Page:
Expenses When Buying a Used Car

5 Ways to Prepare for Unforeseen Expenses When Buying a Used Car

Buying a used car is a practical way to go for several reasons. You can be a young professional looking to buy your first car. You can already be a car owner looking for a practical second car. Maybe the vehicle you want to buy is no longer available as a brand new model.  

Whatever your reason is for opting to buy a used car, keep in mind that you also have to be prepared to shell out some money for additional expenses. What may seem like a sweet deal now may add up to some costly add-ons if you don’t know what to expect when buying a used car. We’ll help you prepare for these unforeseen expenses so you can walk away with the savings that you deserve. 


Mechanical Issues 

Don’t buy a used car and expect it to perform at par with brand new models. Even a well-built car is expected to last for a maximum of 15 years without any mechanical problems. Once a car hits the 15-year mark, you may expect some performance issues to arise due to the normal wear and tear of the car’s parts. Make sure that you take your used car for a test drive before purchasing.

It is also best to take a trusted mechanic to inspect the vehicle with you. This way, you can have an expert’s opinion on the car’s overall health. Watching out for potential mechanical issues can save you money in the long run. 

Dealership Fees

Another way used car dealerships make money off selling used cars is by charging dealership fees. Dealership fees vary greatly depending on the dealership and state regulations. Some used car dealers include this in the total price; they call this an all-in pricing scheme. If your dealer did not include the dealership fees in the initial sticker price, this additional fee might come as an unwelcome surprise.

Dealership fees can cover any or all of the following: 

  • Vehicle registration fee
  • Title fee
  • License fee
  • Documentation fee
  • Compliance fee
  • Emissions testing fee
  • Floor plan fee
  • Advertising fee
  • Dealer preparation fee
  • Car shipping fee

Dealership fees are generally negotiable, but it’s best to come prepared and discuss these fees with your dealer before cashing out on your purchase.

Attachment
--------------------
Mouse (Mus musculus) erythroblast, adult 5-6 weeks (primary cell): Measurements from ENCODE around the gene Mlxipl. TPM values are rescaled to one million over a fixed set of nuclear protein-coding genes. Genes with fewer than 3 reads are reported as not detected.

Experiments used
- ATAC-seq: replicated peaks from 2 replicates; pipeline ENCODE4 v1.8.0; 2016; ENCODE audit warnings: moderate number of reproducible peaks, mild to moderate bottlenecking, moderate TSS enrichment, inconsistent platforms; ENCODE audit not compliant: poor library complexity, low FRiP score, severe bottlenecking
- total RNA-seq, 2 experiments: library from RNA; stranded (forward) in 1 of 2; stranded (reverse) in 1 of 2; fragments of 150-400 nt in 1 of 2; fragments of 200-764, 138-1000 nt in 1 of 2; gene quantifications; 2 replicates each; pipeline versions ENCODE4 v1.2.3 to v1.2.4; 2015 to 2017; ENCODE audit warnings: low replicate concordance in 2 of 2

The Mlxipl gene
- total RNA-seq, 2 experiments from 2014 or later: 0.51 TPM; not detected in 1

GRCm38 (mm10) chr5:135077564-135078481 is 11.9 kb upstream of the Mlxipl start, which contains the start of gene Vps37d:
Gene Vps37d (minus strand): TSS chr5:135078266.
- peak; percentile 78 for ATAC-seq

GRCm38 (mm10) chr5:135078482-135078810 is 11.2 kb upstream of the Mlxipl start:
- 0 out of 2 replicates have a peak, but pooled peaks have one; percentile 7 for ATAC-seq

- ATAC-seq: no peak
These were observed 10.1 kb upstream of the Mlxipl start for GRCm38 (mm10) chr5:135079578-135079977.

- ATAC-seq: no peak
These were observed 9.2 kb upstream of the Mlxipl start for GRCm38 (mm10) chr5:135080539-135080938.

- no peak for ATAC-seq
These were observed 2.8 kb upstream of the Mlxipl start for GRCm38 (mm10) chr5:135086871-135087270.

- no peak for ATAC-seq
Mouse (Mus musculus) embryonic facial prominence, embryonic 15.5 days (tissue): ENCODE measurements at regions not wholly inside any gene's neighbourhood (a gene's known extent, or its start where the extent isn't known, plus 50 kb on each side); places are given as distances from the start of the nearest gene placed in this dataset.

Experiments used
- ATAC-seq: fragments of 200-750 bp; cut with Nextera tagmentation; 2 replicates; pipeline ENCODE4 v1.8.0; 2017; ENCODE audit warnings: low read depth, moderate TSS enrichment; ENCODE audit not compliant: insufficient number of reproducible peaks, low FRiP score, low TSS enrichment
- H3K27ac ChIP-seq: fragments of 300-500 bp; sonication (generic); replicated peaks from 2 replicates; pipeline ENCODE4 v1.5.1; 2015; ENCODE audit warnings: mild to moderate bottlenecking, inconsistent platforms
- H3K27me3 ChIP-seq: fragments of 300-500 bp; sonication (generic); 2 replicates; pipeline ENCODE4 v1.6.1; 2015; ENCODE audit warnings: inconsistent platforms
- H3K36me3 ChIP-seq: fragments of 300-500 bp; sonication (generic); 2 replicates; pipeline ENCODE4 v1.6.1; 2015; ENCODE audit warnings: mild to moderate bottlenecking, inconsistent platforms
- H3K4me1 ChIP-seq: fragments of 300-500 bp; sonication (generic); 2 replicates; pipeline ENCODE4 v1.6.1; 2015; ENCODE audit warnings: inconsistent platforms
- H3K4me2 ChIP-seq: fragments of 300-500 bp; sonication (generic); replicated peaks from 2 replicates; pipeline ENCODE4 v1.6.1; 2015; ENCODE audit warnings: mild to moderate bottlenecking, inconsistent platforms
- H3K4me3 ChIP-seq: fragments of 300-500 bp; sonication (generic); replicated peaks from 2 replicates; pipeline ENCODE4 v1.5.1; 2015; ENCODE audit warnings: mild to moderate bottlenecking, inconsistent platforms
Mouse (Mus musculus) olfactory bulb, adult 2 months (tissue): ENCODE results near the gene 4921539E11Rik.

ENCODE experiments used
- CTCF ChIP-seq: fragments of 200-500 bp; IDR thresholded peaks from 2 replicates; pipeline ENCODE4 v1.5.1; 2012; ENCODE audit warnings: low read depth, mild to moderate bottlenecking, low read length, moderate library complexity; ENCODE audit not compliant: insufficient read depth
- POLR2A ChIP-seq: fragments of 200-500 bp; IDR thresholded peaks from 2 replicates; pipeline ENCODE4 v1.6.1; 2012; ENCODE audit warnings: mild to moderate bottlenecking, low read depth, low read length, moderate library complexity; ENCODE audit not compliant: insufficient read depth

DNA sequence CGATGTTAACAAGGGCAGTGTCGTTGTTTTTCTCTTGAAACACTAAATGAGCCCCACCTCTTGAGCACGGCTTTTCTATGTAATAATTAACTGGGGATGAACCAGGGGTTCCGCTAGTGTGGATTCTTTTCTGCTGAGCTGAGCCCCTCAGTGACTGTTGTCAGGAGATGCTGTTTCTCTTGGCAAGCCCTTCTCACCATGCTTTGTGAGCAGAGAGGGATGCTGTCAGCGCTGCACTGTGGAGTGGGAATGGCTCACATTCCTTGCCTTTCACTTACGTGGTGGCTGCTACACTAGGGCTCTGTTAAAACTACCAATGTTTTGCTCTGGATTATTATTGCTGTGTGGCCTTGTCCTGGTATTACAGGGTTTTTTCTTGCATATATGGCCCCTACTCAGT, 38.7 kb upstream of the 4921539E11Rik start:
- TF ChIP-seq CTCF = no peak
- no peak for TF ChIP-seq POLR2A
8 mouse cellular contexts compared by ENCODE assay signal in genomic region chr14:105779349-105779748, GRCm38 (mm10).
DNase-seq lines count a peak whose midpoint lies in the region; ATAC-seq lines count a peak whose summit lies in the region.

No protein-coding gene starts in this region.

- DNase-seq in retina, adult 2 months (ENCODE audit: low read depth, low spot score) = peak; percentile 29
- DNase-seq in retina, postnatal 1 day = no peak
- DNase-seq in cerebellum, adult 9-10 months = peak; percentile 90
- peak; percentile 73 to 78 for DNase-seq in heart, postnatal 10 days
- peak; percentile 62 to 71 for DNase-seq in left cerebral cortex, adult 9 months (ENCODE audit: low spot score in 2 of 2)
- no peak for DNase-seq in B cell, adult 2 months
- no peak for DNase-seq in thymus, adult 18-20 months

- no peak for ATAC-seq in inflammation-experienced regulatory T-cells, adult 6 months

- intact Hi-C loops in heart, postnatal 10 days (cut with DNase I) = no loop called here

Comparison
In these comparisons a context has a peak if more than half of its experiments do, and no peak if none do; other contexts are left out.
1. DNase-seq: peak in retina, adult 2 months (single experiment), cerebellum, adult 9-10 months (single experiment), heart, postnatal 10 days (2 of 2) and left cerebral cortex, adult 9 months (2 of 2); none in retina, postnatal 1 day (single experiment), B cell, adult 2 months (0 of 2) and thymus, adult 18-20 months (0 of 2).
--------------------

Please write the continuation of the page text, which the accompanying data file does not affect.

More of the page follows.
Finance Charges

Most people can afford to buy a used car by taking out a loan. If you plan on purchasing a used car on loan, you have to be prepared for any additional finance charges. Most dealerships have partner loan companies and would gladly help you out in the process. Most lending companies charge anywhere between 4.08 percent to 20.67 percent for car loan interest rates. 

Sadly, finance charges are inevitable if you plan to take out a car loan. So it’s best to come prepared for these additional payments. A used car is an investment, so you will want to make sure you invest in the best that your money can buy. Use an OBD2 scanner to run regular checks on your cars, both used and new. You can find the best OBD2 scanner online or in your local car accessories store. 

Car Sales Tax

Before deciding to buy a used car, make sure that you also keep in mind the mandatory car sales tax that you need to pay. More often than not, this tax is on top of the advertised sticker price of your used car. Tax rates also vary from state to state. The average car sales tax is 5.75 percent across the US. Knowing how much the car sales tax is in your area can help you prepare for this additional expense. 

Most first-time car buyers forget to factor in the sales tax and get a huge surprise on the day of the sale. Do your research and talk to your car dealer about the car sales tax in your area to be prepared for the additional expenses. 

Insurance and Extended Warranties 

Car insurance is not mandatory in all fifty states. However, it is highly advised that you secure one for your car. The cost of car insurance averages around $1,321 annually. There are different types of car insurance depending on what fits your needs: 

  • Liability insurance—This type of insurance covers damages incurred during a collision once an investigation reveals that the policyholder is directly involved in the accident. Liability insurance is a legal requirement in most states for you to drive a car. 
  • Collision Coverage—This insurance will cover the expenses involving a collision with another vehicle. 
  • Comprehensive Coverage—This type of insurance offers you protection against other expenses incurred that do not involve accidents. These may be due to theft, vandalism or harsh weather conditions. 
  • Personal Injury Protection—This insurance policy will cover any medical expenses incurred in an accident. Depending on the issuing company, this type of insurance may also cover loss of income due to an accident. 
  • Uninsured or Underinsured Motorist—This type of insurance will cover expenses incurred if you encounter an accident with an uninsured or underinsured driver. 

It would be best if you also watched out for extended warranties. This is an additional layer of protection on top of your regular car insurance. The average yearly cost for an extended warranty is around $1,000 to $2,000. Extended car warranties can help protect you against costly repairs in the future, especially when a manufacturer’s warranty no longer covers your used car. 

A used car can be a valuable investment. If you know what to expect when buying a used car, you can be prepared to make the right financial decisions. Make sure that you get the most bang for your buck when making a used car purchase by researching and asking your used car dealer the right questions about your purchase. 

Last Updated on November 4, 2023

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